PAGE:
The spread of this disease is commonly due to abiotic factors. In fact, wind, rainfall and water splash are the main ones. Besides, like other fungi, some climatic conditions favour the spread of the rust. For example, relative humidity and temperature are the main ones. With a low temperature and a high humidity, their will be a higher risk of epidemics. It is written that air moisture which is almost 85% represents an ideal rate for the development. Furthermore, a low radiation is favourable too.
A great epidemic happened at the end of the last century in Finland. As this country has a lot of Norway spruce, damages were important. However, a great infection one year does not mean that it will be repeated the year after.
This pathogen is quite easy to recognize. In fact, some orange pustules appear on needles of the tree, due to teliospores. As it scatters quickly, when basidiospores are released, a lot of needles are affected, and it is easy to see it, as all the ramification becomes orange or yellow. Needles die and fall after infection by these basidiospores.
The direct consequence of it is a loss of growth on trees. In fact, young trees are weaker than bigger ones, so, it can also be lethal for these seedlings. Besides, infection on big trees is also a problem as it weakens trees which can be attacked easily by other pathogens.
There are two kinds of control that we can do. Before the infection, we have to prevent it from coming in our stands. We are aware of the abiotic factors that influence the spread of the disease. So, we can see if a stand is sensible or not, according to climatic conditions. In like manner, some plantations must not be implanted where there are favourable conditions for the development of the rust.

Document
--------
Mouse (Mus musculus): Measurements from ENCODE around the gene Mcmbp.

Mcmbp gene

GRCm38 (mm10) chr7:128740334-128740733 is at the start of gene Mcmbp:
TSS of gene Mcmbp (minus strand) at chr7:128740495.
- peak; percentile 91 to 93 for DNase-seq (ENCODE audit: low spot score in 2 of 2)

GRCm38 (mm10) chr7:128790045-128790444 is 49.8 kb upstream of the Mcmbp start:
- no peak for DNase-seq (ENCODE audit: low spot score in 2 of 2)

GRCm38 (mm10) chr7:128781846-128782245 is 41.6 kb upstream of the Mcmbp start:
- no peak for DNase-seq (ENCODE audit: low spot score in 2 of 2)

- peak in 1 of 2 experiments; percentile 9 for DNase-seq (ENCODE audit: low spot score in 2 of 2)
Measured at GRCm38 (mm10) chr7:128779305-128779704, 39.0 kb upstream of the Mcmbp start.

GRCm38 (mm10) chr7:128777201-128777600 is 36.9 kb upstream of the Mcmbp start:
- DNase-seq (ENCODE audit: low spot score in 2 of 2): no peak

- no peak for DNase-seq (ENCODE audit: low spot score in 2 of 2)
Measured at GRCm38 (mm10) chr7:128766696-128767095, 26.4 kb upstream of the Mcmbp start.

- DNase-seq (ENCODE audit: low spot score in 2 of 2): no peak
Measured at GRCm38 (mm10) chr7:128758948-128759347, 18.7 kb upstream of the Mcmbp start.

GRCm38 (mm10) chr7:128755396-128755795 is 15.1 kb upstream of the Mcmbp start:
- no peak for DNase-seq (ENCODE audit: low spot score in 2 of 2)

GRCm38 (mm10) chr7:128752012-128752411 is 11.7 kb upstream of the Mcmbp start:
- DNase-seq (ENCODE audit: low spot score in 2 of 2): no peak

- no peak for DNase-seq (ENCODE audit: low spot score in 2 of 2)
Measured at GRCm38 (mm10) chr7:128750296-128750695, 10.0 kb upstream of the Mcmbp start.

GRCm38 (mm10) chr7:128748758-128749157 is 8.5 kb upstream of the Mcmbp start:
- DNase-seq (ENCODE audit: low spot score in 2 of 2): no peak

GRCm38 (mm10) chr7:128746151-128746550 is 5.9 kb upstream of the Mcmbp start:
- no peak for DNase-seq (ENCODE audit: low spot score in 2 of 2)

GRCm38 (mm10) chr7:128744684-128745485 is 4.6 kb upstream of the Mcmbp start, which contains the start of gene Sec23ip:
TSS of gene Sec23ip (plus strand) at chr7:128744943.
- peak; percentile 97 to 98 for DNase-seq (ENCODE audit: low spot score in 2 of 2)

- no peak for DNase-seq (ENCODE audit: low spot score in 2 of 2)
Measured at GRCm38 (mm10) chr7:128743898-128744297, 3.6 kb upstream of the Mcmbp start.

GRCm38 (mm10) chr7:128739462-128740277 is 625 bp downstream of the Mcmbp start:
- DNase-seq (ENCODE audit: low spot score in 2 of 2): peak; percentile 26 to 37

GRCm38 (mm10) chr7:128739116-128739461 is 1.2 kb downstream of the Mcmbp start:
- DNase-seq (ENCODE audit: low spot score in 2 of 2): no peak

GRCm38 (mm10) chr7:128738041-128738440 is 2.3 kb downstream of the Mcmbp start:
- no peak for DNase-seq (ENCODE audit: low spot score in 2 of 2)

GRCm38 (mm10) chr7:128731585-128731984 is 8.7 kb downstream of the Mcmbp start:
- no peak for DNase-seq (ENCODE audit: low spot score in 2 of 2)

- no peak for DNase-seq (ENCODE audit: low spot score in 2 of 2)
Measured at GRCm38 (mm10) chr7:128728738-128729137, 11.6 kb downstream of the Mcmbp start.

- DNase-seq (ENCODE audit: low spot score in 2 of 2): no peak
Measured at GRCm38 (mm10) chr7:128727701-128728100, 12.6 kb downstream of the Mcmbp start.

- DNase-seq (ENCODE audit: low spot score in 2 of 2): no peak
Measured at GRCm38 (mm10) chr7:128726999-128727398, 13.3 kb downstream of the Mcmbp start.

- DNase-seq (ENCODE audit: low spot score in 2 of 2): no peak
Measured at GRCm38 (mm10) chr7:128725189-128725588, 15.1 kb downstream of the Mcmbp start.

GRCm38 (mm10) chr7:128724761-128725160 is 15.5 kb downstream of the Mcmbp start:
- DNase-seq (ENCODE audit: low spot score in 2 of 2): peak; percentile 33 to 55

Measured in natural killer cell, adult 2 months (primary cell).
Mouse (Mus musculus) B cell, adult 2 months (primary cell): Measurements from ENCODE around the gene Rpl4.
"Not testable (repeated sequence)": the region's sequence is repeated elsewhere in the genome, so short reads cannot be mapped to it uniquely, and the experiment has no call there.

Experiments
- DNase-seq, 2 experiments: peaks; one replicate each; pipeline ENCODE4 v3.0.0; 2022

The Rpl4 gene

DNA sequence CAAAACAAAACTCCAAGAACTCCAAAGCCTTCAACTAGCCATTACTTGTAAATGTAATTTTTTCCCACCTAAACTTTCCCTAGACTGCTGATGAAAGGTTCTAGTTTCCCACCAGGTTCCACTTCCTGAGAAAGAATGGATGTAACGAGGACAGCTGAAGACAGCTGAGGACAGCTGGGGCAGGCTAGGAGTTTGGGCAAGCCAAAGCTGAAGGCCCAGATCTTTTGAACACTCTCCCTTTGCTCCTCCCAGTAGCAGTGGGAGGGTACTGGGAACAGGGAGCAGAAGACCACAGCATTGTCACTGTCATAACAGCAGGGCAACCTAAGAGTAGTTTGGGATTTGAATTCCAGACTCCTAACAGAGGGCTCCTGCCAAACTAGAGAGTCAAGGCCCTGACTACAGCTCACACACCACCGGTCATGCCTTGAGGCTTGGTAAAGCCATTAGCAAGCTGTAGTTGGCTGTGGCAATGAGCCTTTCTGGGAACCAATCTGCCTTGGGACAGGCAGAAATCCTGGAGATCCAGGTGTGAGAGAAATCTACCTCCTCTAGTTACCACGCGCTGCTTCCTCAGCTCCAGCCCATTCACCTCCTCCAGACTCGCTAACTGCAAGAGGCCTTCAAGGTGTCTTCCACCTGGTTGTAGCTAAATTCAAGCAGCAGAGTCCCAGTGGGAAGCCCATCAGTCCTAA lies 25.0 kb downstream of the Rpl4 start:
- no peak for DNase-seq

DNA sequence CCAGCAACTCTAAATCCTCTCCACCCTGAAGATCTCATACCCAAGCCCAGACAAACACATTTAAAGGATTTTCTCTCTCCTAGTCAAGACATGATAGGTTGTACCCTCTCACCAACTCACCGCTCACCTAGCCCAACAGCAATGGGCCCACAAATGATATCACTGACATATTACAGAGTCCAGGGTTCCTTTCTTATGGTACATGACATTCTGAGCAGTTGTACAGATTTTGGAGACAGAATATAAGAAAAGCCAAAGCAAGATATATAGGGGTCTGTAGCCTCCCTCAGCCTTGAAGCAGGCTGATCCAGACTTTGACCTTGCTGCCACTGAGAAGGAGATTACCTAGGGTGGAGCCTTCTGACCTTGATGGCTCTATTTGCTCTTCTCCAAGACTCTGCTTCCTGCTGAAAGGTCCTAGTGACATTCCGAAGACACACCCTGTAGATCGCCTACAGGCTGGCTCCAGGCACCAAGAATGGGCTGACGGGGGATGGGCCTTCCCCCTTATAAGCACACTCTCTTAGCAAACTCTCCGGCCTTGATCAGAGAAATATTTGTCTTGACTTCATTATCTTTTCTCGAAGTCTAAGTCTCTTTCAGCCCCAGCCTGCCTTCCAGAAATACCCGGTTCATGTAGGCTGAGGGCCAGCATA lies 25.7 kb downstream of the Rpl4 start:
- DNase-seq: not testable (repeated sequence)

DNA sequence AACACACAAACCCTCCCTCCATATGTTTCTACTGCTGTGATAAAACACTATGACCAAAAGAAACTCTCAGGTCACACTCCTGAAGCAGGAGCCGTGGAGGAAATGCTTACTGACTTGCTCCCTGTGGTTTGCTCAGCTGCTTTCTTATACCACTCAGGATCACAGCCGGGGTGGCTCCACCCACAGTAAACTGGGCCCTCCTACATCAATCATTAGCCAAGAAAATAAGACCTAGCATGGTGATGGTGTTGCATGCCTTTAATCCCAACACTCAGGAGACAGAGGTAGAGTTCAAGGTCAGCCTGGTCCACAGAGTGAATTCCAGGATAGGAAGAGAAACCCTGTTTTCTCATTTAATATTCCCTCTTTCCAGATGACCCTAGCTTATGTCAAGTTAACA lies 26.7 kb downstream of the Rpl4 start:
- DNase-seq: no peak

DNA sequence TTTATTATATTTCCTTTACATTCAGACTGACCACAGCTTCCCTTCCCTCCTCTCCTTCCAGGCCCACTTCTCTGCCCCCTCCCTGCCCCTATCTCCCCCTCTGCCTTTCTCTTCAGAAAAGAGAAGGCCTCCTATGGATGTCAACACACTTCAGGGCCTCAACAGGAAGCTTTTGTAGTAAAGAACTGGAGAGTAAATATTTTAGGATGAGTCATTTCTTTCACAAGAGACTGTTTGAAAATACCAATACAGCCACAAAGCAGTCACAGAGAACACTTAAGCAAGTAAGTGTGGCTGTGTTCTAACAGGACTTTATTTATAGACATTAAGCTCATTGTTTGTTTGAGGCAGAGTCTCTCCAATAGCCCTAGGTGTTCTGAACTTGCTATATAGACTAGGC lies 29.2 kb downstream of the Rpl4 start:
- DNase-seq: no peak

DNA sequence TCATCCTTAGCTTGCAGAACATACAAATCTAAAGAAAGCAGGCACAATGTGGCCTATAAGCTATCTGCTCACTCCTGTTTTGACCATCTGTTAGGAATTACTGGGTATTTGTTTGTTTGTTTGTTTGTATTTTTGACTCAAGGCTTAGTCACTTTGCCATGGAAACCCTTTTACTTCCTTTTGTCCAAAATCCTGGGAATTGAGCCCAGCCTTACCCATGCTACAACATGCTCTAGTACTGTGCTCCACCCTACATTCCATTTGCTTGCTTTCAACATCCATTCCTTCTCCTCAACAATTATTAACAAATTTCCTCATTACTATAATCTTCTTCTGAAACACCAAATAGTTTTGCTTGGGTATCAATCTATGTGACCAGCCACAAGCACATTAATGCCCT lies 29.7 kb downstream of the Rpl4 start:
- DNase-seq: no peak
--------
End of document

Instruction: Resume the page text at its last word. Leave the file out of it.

Actually, we must not plant spruces with a high density. In fact, with such a density, there is less light that reach the stand, and, temperature is obviously lesser. In the middle of the stand, moisture can also be higher than outside of it. Some all the conditions are gathered to allow the appearance and rapid spread of the fungus.
After infection, we have to remove infected trees. Use of fungicides is not advised as they are not very efficient. However, we can use it for special cases, but we have to do it before the real infection. In fact, once a tree is infected, fungicides cannot cure and remove the fungus from the tree.
IX Research fronts
A lot of studies permitted to discover and learn lots of things about this pathogen. In fact, nowadays, some species of this rust are re-examined, with new methods that are more recent (inoculation experiment, light and scanning electron microscopy...).
However, knowledge about species delineations, relationships among species on different continents, and life cycles lacks. Eight species of the rust are well described, but there are approximately 30 species that have been discovered nowadays. So, there is a lot of work remaining on discovering each one better.
• CRANE E. Patricia, (2001) Morphology, taxonomy, and nomenclature of the Chrysomyxa ledi complex and related rust fungi on spruce and Ericaceae in North America and Europe, Canadian Journal of Botany.
• Tree Doctor Software, developed by CFPF, French Agriculture and fishing Minister, Chlorophyl Assistance, Citare, French forest development Institute, Disease and advisory Service forest research, Instituto per le piante de legno e l’ambiente, Alterra, Staatsbosehner, IPC groene ruimte